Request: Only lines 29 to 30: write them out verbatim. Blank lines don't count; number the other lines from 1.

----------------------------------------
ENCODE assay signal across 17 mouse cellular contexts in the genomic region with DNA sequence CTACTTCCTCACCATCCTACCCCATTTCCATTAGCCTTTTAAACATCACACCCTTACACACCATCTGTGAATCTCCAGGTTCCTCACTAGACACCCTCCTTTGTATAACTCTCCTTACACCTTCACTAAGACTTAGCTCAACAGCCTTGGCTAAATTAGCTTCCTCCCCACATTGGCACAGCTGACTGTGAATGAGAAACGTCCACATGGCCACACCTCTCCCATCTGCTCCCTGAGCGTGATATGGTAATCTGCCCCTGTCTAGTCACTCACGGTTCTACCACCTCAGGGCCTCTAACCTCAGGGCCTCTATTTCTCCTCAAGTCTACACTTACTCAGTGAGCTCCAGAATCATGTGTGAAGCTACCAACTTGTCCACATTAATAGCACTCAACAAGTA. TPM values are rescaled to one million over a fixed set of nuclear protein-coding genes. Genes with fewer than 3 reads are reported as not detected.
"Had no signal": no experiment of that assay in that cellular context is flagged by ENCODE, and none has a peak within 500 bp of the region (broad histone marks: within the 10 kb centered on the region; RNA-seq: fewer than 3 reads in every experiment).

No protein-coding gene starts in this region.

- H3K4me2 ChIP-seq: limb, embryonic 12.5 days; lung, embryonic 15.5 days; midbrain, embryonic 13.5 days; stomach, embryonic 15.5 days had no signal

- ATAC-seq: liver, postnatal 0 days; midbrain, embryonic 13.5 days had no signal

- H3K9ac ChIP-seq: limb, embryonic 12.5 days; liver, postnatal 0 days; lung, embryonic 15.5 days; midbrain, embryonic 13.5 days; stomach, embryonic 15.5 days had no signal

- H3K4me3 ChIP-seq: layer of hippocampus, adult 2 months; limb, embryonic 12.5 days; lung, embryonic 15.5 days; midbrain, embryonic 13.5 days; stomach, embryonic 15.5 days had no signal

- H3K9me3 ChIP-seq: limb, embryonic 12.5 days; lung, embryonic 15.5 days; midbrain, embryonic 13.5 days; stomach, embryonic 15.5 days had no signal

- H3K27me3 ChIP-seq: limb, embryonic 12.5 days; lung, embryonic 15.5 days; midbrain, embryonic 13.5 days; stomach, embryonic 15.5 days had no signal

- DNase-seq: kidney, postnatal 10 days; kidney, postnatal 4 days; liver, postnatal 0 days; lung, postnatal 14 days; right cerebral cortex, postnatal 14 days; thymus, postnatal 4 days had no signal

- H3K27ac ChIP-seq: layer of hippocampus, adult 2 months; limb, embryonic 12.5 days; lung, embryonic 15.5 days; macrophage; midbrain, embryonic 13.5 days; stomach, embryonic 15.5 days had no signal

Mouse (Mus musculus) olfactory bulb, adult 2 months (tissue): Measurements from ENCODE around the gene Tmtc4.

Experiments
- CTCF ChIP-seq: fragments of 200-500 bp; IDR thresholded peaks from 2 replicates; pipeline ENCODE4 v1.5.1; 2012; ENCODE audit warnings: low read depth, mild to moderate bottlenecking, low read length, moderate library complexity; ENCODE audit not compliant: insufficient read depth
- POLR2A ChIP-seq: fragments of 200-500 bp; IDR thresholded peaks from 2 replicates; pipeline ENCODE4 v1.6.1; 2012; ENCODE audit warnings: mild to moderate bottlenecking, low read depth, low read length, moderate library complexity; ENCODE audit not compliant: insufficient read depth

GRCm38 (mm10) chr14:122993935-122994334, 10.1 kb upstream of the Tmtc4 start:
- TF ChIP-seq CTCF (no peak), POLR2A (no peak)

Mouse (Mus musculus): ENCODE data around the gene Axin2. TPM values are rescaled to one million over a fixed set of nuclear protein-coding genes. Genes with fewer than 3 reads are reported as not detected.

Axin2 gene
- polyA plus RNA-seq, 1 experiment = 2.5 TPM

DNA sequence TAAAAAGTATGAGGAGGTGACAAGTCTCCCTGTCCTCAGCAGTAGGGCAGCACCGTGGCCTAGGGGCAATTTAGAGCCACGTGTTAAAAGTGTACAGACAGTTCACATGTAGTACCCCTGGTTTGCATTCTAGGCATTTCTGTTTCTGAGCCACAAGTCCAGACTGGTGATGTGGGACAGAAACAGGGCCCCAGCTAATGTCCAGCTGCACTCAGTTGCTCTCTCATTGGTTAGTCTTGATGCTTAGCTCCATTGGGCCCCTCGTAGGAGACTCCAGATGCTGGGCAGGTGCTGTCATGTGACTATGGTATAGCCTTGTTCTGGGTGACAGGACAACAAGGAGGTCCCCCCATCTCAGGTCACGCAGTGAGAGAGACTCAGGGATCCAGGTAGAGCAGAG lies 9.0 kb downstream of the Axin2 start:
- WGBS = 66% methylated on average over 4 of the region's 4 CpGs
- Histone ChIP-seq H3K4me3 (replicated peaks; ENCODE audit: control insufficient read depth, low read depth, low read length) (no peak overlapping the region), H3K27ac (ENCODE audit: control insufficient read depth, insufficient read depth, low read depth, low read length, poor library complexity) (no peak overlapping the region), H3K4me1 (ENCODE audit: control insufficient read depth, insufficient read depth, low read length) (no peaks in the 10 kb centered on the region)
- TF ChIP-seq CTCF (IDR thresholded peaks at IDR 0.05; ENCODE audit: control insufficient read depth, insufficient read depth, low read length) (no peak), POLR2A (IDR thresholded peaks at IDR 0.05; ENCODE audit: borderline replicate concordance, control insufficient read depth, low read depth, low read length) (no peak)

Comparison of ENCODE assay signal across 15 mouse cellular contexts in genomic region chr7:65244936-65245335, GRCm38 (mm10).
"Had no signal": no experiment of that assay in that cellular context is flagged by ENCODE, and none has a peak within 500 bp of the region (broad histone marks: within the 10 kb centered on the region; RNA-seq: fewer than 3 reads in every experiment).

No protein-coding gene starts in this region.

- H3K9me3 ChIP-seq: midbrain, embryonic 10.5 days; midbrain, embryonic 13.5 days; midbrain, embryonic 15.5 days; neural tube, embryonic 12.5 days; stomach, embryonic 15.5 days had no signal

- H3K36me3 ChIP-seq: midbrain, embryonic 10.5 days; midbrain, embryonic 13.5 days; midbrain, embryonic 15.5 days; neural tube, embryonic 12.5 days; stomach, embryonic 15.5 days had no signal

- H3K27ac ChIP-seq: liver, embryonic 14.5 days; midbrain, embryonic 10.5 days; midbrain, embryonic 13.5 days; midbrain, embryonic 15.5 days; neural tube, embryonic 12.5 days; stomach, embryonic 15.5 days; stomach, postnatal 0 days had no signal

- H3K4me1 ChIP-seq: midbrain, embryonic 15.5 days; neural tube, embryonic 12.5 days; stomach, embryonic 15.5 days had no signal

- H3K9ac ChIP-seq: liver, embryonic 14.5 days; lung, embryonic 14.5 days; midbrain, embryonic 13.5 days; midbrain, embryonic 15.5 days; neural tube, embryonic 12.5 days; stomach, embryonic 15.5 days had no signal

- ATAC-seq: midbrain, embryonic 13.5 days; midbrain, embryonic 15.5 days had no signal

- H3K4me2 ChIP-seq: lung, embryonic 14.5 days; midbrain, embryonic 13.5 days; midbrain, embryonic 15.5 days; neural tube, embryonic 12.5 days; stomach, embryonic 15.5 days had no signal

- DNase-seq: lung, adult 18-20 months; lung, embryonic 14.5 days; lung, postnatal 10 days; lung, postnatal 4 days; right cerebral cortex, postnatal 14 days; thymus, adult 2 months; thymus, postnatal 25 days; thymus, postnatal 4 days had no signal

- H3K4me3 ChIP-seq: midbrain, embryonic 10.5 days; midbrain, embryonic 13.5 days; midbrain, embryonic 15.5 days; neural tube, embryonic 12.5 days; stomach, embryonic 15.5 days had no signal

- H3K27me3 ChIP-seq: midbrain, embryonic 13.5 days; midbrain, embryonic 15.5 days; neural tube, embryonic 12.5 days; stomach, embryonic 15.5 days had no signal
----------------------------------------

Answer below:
- H3K36me3 ChIP-seq: midbrain, embryonic 10.5 days; midbrain, embryonic 13.5 days; midbrain, embryonic 15.5 days; neural tube, embryonic 12.5 days; stomach, embryonic 15.5 days had no signal

- H3K27ac ChIP-seq: liver, embryonic 14.5 days; midbrain, embryonic 10.5 days; midbrain, embryonic 13.5 days; midbrain, embryonic 15.5 days; neural tube, embryonic 12.5 days; stomach, embryonic 15.5 days; stomach, postnatal 0 days had no signal